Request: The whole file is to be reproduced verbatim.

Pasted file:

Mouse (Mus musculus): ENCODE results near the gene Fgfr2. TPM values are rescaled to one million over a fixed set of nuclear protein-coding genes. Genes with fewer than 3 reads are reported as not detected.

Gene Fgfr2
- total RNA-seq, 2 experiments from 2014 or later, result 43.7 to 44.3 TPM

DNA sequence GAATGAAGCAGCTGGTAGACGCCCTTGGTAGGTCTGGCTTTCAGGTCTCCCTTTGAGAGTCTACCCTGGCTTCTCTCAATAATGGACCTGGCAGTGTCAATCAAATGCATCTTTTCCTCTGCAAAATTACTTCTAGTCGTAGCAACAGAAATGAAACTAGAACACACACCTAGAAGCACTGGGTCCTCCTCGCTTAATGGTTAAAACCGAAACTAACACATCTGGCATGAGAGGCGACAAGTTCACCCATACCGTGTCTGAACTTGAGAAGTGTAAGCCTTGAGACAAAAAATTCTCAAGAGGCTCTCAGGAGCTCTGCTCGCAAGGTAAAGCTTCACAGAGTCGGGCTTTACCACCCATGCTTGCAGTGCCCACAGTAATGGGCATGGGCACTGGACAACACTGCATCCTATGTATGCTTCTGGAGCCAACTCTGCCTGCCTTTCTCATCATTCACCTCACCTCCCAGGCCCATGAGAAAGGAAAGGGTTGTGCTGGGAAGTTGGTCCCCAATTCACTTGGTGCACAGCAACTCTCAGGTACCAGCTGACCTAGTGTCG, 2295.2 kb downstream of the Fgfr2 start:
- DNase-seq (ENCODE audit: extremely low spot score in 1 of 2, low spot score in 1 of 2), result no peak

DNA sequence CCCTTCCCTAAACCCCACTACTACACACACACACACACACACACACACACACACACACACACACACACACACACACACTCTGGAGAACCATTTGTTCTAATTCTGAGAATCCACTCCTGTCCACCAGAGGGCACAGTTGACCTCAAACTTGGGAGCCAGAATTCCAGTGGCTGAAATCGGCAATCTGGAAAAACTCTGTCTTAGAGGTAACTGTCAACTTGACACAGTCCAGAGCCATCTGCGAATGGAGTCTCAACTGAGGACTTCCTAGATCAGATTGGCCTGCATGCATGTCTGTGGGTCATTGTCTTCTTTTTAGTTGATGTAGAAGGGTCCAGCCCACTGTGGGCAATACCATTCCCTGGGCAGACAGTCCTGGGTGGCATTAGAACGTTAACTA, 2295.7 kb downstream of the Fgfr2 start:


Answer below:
Mouse (Mus musculus): ENCODE results near the gene Fgfr2. TPM values are rescaled to one million over a fixed set of nuclear protein-coding genes. Genes with fewer than 3 reads are reported as not detected.

Gene Fgfr2
- total RNA-seq, 2 experiments from 2014 or later, result 43.7 to 44.3 TPM

DNA sequence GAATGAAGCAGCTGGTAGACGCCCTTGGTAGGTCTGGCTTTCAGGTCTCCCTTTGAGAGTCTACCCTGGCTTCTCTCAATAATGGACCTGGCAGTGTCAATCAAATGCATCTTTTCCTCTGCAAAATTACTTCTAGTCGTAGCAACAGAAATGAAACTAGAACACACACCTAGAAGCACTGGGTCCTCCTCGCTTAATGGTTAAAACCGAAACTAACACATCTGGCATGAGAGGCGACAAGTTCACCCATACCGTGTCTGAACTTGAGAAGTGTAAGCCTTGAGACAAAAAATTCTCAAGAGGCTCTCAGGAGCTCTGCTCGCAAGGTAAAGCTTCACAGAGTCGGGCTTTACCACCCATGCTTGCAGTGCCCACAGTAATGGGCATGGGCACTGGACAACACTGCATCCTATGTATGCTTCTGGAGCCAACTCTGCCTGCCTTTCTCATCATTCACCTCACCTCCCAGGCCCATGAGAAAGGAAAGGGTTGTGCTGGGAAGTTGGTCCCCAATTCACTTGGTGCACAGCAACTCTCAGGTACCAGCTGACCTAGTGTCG, 2295.2 kb downstream of the Fgfr2 start:
- DNase-seq (ENCODE audit: extremely low spot score in 1 of 2, low spot score in 1 of 2), result no peak

DNA sequence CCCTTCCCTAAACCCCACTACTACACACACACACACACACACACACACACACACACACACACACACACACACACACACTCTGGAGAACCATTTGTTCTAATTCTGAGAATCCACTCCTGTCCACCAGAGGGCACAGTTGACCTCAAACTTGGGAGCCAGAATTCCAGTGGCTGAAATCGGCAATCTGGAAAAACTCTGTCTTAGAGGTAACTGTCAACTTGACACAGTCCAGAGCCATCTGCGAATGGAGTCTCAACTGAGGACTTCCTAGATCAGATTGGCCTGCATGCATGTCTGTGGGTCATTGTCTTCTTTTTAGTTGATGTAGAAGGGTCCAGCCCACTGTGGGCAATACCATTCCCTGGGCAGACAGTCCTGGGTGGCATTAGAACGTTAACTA, 2295.7 kb downstream of the Fgfr2 start: